Correction: An earlier version of this story incorrectly attributed a photo, of work done on a Nokesville home to remove bees, to Jonathan Hunley. The photo was taken by Jim Gehlsen. The story has been updated.


Apiculturist and building contractor Jim Gehlsen shows some of his honeybees at his 97-acre farm, Evergreen Acres, in Nokesville. The 63-year-old starting doing bee rescues this spring. He removes the insects from houses and structures and gives them a new home. (Jonathan Hunley for The Washington Post )

It was midday on a Tuesday last month, and contractor Jim Gehlsen was ready for the carpentry the job on a house in Nokesville would require, including the removal of a gutter downspout and a piece of siding to reach the problem.

Gehlsen drives a blue 1996 Ford pickup stocked with any equipment he might need, including protective clothing, when he’s responding to calls. But on that day a honeybee, stirred up by his work, stung him on the hand before he had suited up for safety.

The 63-year-old knew a sting was possible. Eventually, another bee got him on the other hand. He ended up having to deal with the buzzing insects for about four hours.

There was a time when Gehlsen wouldn’t have tolerated such working conditions, but the bees were actually the reason he was chosen for this task.

A few months earlier, he combined his construction experience with his love of beekeeping to begin rescuing the insects. Many people are familiar with dog rescue, or even horse rescue, but Gehlsen and a handful of other beekeepers in Northern Virginia remove unwanted bees from tricky spots, and then cart them to a new home.

Jim Gehlsen, called in to relocate honeybees without harming them, took down part of the siding of a Nokesville house to get access to their hive. Gehlsen charges about $500 for a removal project. And, of course, he gets to keep the bees. (Courtesy of Jim Gehlsen)

The job in Nokesville was Gehlsen’s most recent removal. He was called in because about 100 dead bees were found in a room during a rental walk-through on the property, said Brittney Copeland, real estate agent for Platinum Property Management.

At the same time, workers renovating the home next door noticed bees outside. Platinum had never dealt with such an issue, Copeland said, but it seemed as though some bees must be living in a hive in the rental house, while others had gotten trapped inside the structure and died.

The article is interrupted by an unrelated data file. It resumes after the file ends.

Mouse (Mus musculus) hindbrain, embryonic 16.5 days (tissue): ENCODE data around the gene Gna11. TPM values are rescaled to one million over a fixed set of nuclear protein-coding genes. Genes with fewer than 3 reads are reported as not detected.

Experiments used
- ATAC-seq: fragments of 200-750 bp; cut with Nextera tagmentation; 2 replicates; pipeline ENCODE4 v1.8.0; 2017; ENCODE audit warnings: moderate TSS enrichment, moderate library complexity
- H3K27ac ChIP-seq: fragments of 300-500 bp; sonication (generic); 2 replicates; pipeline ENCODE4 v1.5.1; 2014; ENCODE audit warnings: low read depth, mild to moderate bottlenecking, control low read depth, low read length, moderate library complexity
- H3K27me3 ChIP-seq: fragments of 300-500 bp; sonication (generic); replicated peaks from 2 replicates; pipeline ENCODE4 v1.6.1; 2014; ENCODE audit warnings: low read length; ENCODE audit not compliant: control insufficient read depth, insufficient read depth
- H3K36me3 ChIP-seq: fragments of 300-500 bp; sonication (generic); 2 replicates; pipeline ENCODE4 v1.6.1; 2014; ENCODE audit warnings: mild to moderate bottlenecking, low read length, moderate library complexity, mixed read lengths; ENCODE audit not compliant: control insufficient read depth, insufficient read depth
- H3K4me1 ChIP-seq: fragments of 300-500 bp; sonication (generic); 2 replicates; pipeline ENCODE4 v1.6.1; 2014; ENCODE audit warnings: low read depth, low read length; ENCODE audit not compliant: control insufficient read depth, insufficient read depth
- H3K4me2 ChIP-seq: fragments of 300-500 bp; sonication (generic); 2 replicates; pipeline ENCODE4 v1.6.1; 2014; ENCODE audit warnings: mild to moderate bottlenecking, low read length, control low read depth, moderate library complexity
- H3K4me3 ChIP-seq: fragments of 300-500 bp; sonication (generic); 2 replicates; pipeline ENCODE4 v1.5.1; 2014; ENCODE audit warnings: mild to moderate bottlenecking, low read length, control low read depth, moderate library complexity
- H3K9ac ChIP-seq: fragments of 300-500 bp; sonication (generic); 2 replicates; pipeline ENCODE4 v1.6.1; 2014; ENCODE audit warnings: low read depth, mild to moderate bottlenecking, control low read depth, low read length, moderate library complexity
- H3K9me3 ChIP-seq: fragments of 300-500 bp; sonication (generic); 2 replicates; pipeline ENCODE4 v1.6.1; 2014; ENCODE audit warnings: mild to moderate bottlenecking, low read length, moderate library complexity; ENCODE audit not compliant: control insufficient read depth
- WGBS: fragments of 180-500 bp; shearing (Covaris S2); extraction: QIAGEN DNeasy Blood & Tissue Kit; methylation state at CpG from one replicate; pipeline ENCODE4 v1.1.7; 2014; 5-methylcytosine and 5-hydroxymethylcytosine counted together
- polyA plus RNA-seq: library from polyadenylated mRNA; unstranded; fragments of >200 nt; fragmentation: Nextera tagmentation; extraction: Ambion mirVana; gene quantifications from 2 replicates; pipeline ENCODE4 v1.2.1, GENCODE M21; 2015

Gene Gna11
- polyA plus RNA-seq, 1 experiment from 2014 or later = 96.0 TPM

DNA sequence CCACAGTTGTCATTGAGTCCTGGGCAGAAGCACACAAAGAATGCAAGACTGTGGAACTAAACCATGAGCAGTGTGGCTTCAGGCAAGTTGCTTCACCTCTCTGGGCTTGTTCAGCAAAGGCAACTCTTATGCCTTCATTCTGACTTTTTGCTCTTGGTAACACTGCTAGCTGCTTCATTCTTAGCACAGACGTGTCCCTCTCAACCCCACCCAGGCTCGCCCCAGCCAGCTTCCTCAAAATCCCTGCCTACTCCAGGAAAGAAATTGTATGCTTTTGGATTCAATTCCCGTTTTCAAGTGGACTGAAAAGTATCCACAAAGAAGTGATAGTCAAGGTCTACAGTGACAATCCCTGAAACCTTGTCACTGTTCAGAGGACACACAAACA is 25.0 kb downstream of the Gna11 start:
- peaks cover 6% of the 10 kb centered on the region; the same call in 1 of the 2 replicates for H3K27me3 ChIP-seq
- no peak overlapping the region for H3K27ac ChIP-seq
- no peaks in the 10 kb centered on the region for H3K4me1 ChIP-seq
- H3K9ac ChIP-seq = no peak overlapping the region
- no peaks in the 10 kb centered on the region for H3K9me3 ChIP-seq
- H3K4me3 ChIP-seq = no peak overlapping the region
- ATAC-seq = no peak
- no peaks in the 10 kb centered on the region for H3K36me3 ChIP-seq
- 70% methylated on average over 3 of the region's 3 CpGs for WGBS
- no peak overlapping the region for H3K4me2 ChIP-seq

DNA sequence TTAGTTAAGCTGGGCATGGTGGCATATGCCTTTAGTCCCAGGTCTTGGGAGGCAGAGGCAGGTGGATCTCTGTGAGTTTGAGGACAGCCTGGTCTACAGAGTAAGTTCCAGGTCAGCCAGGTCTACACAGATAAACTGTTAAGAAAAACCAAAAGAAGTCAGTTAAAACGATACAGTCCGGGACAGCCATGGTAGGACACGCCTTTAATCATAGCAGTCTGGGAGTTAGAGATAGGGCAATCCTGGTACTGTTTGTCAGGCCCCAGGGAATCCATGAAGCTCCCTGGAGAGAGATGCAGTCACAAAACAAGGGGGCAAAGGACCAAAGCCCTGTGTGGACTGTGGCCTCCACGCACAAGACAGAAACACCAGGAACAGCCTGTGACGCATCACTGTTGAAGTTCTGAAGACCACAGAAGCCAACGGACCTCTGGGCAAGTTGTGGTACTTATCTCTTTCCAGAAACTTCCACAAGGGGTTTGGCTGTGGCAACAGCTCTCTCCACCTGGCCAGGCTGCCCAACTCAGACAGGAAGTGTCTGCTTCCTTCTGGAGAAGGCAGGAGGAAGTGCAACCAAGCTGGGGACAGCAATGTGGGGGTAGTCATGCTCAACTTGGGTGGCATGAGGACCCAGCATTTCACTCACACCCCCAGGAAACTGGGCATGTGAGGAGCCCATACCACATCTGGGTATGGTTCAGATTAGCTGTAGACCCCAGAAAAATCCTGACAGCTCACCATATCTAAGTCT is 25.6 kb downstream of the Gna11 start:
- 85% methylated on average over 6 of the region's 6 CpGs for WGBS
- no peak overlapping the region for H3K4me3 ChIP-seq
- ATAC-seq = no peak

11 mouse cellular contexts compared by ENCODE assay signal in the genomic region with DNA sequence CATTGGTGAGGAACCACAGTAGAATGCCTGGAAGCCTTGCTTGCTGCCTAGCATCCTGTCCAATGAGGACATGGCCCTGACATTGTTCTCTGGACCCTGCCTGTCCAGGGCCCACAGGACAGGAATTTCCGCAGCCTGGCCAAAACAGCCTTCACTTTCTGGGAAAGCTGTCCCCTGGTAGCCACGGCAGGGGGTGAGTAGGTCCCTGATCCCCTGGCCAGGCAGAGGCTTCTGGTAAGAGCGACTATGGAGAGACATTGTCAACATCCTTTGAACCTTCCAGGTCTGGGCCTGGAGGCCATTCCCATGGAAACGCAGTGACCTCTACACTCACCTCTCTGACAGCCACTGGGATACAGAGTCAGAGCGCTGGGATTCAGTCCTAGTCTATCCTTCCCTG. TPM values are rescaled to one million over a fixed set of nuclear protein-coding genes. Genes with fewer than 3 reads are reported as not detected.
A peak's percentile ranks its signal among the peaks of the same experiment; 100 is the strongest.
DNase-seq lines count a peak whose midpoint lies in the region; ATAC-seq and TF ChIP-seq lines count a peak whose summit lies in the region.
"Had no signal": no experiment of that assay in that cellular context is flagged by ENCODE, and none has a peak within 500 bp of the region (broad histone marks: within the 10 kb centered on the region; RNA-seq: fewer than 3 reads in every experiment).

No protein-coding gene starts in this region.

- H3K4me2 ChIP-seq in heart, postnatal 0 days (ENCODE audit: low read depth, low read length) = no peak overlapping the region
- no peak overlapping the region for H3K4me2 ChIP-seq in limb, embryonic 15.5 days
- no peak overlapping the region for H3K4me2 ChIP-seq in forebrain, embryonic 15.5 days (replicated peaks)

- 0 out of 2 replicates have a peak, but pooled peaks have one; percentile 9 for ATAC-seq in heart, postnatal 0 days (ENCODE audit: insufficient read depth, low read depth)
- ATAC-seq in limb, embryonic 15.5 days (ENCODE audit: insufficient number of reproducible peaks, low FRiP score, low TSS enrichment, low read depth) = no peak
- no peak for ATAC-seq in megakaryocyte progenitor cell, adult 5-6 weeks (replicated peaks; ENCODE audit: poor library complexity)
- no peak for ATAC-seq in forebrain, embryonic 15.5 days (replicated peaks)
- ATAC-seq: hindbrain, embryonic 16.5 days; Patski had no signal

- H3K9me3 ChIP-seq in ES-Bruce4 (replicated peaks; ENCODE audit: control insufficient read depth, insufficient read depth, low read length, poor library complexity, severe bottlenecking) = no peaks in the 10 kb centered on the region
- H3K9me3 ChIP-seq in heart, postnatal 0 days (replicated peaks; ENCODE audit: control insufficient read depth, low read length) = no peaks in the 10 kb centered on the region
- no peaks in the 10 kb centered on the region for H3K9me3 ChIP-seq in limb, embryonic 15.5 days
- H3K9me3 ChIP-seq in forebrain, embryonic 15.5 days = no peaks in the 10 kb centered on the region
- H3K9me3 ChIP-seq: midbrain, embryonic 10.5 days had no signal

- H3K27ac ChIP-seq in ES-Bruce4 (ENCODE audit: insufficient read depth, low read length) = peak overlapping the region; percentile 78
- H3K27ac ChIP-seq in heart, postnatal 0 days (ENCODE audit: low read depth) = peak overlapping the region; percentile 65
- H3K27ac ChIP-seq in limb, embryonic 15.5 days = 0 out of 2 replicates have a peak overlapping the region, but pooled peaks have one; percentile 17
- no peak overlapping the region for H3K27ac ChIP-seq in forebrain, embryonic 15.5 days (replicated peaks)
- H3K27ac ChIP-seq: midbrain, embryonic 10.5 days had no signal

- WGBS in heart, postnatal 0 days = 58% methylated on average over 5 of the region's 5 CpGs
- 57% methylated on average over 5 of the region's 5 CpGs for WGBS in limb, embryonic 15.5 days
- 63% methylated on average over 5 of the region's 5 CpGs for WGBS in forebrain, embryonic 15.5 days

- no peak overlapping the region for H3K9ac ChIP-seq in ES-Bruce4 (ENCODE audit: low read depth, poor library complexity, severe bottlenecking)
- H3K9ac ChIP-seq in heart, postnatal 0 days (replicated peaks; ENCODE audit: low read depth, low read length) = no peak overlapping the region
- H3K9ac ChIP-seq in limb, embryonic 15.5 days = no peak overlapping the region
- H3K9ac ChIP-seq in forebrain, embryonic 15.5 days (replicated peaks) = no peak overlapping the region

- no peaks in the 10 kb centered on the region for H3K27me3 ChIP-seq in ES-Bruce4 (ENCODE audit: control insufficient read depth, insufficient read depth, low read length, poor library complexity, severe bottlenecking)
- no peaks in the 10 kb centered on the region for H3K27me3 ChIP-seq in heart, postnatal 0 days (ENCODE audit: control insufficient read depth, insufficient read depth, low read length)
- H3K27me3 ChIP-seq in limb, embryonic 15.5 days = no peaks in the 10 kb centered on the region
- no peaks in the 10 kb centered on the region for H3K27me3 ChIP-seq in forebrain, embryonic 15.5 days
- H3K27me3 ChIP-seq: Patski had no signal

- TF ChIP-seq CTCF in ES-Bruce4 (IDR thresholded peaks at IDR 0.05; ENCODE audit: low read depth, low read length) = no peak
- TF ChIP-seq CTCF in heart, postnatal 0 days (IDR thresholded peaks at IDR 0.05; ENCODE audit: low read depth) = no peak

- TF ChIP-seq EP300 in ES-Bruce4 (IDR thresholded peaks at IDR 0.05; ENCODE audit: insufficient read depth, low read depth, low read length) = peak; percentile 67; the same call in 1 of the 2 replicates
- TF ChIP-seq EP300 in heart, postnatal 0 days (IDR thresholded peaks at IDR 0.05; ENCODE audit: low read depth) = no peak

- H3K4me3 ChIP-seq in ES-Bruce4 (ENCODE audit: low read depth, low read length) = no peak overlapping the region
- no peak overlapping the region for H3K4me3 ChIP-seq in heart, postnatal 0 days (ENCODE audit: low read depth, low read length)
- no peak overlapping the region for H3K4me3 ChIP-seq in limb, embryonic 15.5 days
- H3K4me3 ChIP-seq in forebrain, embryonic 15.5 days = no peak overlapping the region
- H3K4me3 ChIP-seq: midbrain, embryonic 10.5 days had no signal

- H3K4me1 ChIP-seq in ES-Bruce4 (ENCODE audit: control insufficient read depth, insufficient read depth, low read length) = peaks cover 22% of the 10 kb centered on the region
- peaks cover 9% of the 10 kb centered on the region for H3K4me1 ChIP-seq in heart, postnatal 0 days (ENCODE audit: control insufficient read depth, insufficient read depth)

So Gehlsen was called in to relocate the remaining bees without harming them, per the property owner’s request.

Gehlsen didn’t want the insects to perish, either, but removing the hive from the side of the house did startle them, especially at first.

“They were rather aggressive to me because, see, I’m disturbing their home place,” he said.

Gehlsen discovered honeycomb, which he removed and placed in a box used to store hives. Then he reinstalled the siding and gutter.

He left the hive box outside and returned that night. By then, all the bees had gathered in the box with the honeycomb, so Gehlsen could seal it and take it back to the apiary on his 97-acre farm, Evergreen Acres in Nokesville.

This kind of job is called a “cutout” because of the carpentry that is required. Gehlsen also has done “trapouts,” in which he lures bees out of a space and into a hive box. That was the approach he used this year when Prince William’s Public Works Department hired him to get bees out of the historic Bennett School next to the county courthouse in Manassas.

Gehlsen, who has lived in Prince William since 1980, charges about $500 for a removal project. And, of course, he gets to keep the bees.

Getting paid for removing the insects is nice, “but the bees certainly are an added bonus,” said Richard Fell, professor emeritus of entomology at Virginia Tech.

Depending on the job, a beekeeper could walk away from a removal with more than $100 worth of bees, Fell said.

But Gehlsen said he doesn’t do rescues just for the financial benefit. He’s fascinated by bees and mindful of preserving the pollinators.

“I could make more money doing easier work and not getting stung,” he joked.

Gehlsen is in his third year of beekeeping, and he learned about rescue as a member of the Prince William Regional Beekeepers Association. That group gave him the leads on the six jobs he has done so far, which have included sites in the Prince William area and as far away as Marshall and Warrenton.

Rescues can be complex, said Diana Graves, president of the association.

She said she and other beekeepers can collect swarms of bees for homeowners when the insects are outside and easy to reach. But Gehlsen has the skills and equipment to get bees out of walls or down from heights, and then also ensure that any structure involved is put back together.

“Very few people will do the rescue from buildings,” Graves said.